The real star of this film is MacFarlane's script.  The laughs come one-after-another and don't stop and get relentless at times.  You can tell that he is steeped in television expierence where you have to cram as much as you can into 22-minutes.  Here he has two hours to fill but makes you exhausted with how fast the comedy comes at you.  Unfortunately the plot is nothing new and nothing original.  The story is predictable and removed of any soul or emotion (despite what Kunis said in an interview you can hear below).  Because of that, the film offers cheap, cringe-worthy jokes and nothing more...but let's cut the crap, that's all you're looking for and really all you want.
Ted  (Rated R)
Gavin Grade: B+





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Tower Heist

Director Brett Ratner is not known for comedy; he’s known more for action films like Red Dragon or X-Men 3.  Granted, the man did the Rush Hour series, but I’m not really sure if you can legally consider those movies comedies since they’re so unfunny.  But Tower Heist is a comedy compiled of a varsity team of laugh makers.  Ben Stiller, Eddie Murphy, Matthew Broderick, Casey Affleck (Oceans 11, Gone Baby Gone), Michael Pena (30 Minutes of Less, Crash), Judd Hirsch (Taxi, Independence Day) and Alan Alda (M*A*S*H, The Aviator) all star in this movie about the 1% stealing money from the 99%.  It’s funnier than Rush Hour but still not the great comedy it should be.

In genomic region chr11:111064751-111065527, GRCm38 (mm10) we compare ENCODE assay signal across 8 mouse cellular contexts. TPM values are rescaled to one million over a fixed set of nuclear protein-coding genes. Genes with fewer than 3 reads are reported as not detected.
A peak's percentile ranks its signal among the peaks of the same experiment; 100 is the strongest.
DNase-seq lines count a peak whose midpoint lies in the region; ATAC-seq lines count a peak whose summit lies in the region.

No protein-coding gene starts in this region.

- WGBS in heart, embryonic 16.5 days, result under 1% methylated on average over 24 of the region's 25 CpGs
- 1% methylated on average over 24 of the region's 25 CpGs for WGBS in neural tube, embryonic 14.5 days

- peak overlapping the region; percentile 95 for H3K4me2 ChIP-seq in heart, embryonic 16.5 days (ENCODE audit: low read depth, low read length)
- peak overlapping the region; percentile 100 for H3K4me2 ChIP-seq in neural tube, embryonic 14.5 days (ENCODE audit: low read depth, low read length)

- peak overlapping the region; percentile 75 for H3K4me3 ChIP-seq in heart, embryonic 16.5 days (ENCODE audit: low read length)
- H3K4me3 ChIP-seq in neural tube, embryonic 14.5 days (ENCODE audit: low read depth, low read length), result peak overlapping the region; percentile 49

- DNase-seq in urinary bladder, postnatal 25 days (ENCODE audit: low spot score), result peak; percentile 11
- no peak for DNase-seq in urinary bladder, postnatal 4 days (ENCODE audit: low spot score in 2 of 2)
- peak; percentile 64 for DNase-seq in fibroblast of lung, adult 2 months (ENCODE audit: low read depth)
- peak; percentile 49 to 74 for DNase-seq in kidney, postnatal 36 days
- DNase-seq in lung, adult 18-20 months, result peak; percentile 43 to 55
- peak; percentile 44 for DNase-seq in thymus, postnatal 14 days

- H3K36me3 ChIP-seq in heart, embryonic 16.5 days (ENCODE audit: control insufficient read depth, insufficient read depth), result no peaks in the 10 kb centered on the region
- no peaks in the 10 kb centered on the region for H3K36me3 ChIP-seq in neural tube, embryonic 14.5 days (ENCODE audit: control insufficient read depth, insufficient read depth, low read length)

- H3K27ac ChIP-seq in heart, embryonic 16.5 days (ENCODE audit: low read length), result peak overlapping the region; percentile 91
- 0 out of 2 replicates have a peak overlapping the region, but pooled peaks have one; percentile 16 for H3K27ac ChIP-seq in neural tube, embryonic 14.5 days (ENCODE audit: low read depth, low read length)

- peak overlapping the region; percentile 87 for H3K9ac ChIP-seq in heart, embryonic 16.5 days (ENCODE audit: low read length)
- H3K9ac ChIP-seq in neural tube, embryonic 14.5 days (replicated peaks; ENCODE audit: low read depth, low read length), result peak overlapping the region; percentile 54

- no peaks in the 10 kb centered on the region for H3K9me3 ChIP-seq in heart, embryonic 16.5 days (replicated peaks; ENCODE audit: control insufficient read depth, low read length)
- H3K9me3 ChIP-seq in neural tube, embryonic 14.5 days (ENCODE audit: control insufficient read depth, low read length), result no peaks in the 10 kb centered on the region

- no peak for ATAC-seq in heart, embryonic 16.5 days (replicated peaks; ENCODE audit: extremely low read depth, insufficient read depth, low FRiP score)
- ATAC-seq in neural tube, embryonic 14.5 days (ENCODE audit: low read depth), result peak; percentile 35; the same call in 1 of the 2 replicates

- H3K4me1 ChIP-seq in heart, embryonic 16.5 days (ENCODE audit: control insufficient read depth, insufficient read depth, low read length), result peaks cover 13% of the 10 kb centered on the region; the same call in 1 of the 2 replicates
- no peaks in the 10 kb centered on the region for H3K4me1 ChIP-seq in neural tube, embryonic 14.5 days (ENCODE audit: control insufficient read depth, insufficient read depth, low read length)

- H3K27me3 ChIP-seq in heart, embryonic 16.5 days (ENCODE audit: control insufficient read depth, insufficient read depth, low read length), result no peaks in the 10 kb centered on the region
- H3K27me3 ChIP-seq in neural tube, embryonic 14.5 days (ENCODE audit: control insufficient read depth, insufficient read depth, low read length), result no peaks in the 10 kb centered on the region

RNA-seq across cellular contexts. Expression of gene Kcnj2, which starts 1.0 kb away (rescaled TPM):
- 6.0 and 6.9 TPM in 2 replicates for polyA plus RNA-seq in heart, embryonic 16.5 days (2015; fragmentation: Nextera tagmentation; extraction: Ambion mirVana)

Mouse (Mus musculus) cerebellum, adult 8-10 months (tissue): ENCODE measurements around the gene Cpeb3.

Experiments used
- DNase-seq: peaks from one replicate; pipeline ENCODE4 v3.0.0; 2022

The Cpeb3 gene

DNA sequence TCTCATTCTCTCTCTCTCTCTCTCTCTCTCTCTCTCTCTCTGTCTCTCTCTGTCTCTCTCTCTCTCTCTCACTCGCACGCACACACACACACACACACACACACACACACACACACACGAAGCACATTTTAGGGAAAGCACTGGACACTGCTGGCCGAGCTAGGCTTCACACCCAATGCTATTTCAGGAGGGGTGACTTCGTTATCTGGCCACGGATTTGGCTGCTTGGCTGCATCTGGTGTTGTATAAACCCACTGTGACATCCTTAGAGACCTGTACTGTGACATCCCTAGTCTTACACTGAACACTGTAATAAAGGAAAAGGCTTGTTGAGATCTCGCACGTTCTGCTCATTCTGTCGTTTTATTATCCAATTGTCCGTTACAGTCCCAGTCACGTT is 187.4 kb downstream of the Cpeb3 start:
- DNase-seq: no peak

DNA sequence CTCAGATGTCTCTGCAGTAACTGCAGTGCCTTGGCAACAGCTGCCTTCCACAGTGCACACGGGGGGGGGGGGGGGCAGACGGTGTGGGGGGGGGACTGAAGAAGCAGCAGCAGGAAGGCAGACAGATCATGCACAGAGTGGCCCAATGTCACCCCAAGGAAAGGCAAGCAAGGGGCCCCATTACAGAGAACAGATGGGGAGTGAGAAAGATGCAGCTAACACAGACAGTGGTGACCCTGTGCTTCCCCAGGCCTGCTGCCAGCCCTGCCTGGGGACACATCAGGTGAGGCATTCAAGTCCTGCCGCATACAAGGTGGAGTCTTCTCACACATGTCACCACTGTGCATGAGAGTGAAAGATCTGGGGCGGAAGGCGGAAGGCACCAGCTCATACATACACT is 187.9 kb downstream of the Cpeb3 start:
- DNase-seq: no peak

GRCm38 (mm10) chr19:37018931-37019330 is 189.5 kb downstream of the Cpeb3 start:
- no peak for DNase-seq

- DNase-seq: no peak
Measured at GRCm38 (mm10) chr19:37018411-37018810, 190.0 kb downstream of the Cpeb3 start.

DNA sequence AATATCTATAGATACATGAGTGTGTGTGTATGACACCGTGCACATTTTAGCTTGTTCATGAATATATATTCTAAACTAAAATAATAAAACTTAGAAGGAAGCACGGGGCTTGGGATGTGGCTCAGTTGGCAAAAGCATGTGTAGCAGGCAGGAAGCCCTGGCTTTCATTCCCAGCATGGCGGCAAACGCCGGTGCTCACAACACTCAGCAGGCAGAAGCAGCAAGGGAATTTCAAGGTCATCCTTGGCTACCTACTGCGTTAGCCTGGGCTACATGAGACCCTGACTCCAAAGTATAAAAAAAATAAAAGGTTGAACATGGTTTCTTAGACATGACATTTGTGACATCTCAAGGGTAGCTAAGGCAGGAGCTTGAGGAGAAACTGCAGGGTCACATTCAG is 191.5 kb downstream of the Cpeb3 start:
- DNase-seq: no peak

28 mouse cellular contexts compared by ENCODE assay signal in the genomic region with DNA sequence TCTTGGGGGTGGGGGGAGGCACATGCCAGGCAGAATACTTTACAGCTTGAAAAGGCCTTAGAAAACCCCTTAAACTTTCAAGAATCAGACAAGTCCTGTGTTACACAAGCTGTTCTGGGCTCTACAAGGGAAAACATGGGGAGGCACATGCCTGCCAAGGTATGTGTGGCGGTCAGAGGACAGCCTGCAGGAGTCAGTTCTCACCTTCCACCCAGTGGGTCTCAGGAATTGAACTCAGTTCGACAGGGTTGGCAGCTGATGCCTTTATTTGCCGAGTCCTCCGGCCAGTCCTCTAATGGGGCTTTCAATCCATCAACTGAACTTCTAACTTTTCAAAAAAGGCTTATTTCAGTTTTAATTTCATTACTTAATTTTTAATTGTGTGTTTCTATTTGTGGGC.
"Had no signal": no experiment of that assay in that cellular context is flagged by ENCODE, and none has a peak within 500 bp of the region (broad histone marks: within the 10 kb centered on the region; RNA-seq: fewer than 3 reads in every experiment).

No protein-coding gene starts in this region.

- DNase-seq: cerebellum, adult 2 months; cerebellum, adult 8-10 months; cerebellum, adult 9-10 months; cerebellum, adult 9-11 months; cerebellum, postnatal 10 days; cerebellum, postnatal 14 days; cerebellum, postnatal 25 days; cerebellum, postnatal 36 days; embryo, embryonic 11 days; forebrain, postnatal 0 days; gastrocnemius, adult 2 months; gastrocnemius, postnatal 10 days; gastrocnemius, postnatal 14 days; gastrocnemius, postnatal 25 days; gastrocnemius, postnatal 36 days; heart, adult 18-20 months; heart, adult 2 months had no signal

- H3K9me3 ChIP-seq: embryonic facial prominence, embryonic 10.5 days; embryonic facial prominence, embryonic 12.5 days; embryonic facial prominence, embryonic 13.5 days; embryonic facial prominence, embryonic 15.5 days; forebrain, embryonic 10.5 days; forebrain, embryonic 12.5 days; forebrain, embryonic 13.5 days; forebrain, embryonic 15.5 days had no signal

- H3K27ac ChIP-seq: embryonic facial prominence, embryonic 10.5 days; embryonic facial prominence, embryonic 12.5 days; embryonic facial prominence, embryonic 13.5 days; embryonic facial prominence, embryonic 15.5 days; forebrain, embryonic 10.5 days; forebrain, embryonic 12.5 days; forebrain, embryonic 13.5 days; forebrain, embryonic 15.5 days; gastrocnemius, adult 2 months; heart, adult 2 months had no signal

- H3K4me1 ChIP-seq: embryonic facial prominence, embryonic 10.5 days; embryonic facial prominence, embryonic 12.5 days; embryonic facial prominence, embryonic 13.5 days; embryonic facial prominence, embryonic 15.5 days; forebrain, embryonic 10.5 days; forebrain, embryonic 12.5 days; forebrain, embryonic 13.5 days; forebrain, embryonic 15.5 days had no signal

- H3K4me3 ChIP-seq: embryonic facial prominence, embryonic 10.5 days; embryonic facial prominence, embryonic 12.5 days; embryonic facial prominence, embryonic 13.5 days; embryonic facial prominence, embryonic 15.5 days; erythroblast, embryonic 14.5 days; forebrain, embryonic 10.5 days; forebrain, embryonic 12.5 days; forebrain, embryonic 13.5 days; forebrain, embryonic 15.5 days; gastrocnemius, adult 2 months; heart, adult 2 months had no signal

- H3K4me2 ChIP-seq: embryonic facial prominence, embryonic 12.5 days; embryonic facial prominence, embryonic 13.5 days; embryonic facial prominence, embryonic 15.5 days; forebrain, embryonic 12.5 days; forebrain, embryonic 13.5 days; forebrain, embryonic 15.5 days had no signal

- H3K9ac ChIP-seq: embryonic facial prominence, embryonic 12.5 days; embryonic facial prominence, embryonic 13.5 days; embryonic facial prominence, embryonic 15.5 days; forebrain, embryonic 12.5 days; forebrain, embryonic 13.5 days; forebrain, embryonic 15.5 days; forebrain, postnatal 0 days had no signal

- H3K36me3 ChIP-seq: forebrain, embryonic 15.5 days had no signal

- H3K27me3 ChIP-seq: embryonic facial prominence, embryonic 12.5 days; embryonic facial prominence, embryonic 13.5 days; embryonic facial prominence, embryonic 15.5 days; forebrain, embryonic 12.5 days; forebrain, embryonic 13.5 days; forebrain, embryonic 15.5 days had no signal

Tower Heist is a very timely plot.  The relevancy of a rich Bernie Madoff type stealing pensions and life savings from the people who work in his luxury Manhattan condo building he lives in is exactly the revenge story this country needs right now.  It’s fun to watch Alda get his vintage, Steve McQueen Ferari smashed by Still with a golf club.  It’s as if each strike is a victory for the Occupy Wall St. protestors.  In that respect, the film is a true success, but might have been better if it was handled as a thriller instead of a comedy.